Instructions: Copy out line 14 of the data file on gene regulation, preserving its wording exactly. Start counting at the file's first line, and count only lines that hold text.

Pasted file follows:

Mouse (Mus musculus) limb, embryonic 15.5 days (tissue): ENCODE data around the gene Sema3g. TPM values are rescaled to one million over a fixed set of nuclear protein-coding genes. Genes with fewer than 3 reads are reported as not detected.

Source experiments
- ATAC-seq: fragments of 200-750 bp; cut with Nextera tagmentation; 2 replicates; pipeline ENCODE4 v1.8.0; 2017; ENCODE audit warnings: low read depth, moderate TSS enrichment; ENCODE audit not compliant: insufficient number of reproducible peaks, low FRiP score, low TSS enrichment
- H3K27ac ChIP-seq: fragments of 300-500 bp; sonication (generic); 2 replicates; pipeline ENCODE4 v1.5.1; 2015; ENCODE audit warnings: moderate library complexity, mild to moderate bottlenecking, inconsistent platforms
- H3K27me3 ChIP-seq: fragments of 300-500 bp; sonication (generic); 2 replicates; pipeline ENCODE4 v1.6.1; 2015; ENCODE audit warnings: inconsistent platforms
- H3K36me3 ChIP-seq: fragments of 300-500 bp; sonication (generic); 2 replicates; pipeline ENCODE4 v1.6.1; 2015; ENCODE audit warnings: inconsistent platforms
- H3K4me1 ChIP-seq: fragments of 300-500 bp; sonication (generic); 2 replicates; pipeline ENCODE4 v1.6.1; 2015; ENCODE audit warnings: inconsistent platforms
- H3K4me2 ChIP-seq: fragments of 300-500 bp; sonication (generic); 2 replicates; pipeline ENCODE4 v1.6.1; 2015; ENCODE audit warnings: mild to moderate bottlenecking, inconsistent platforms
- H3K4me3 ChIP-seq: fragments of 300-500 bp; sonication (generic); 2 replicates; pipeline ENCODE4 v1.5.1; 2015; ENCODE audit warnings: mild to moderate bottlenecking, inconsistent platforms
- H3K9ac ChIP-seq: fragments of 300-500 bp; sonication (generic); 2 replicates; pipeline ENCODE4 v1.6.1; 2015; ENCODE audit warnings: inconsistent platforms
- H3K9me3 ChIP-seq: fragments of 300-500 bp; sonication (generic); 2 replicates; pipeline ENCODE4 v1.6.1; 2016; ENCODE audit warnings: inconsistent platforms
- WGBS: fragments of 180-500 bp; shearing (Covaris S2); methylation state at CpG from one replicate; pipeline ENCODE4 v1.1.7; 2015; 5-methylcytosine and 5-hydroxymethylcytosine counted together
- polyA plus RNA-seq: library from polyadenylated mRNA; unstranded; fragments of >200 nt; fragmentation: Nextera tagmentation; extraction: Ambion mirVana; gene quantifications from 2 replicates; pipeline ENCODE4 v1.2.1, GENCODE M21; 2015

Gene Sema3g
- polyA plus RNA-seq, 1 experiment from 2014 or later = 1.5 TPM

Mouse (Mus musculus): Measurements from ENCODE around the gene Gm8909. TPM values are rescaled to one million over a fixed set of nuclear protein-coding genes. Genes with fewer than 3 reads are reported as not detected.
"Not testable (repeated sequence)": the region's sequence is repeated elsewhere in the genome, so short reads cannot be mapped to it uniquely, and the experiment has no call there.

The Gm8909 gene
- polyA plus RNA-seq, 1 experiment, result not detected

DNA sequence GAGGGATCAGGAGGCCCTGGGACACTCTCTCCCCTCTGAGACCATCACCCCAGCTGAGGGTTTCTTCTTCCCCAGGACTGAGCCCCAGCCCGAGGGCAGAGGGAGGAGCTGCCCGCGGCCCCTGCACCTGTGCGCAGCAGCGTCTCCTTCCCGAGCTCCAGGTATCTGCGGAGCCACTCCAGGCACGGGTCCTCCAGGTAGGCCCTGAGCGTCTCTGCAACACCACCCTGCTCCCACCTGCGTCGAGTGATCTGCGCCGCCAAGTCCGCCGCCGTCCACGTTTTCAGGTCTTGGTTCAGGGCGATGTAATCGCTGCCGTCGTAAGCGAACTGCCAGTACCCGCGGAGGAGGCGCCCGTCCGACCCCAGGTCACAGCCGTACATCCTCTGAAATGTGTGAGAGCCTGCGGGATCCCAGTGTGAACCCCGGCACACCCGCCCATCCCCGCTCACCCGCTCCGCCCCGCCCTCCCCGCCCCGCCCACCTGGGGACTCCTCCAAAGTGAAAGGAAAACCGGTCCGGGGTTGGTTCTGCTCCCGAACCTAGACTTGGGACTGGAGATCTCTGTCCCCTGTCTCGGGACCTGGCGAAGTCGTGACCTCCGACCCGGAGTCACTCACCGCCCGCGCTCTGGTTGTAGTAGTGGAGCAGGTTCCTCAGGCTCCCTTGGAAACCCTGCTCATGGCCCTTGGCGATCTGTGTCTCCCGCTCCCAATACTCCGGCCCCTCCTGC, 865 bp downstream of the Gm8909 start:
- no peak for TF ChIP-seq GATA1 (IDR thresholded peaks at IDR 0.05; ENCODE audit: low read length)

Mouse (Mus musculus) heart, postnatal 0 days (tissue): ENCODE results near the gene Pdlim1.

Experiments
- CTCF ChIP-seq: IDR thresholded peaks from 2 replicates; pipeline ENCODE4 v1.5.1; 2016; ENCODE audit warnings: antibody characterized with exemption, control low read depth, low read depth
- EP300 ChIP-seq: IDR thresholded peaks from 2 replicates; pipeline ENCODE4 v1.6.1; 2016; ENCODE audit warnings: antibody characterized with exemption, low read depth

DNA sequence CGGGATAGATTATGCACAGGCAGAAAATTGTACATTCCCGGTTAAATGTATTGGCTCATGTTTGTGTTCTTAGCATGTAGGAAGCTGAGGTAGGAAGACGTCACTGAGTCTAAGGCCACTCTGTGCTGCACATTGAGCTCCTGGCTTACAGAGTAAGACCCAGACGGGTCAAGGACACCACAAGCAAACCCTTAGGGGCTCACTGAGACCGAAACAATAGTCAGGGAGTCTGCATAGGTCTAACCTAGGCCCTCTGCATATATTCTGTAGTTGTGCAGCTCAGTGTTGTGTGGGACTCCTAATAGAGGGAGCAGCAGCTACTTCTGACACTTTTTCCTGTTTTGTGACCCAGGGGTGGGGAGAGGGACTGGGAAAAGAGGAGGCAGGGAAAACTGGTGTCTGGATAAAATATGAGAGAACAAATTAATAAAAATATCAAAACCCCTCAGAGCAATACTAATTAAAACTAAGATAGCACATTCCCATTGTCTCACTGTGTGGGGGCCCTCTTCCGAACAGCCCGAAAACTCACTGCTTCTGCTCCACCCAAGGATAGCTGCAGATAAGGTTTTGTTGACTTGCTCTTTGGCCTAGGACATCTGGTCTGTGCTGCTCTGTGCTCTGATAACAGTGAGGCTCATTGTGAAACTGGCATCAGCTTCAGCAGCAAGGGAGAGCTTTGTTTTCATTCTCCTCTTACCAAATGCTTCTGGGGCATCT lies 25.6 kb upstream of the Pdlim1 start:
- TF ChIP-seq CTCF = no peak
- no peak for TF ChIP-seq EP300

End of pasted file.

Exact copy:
Gene Sema3g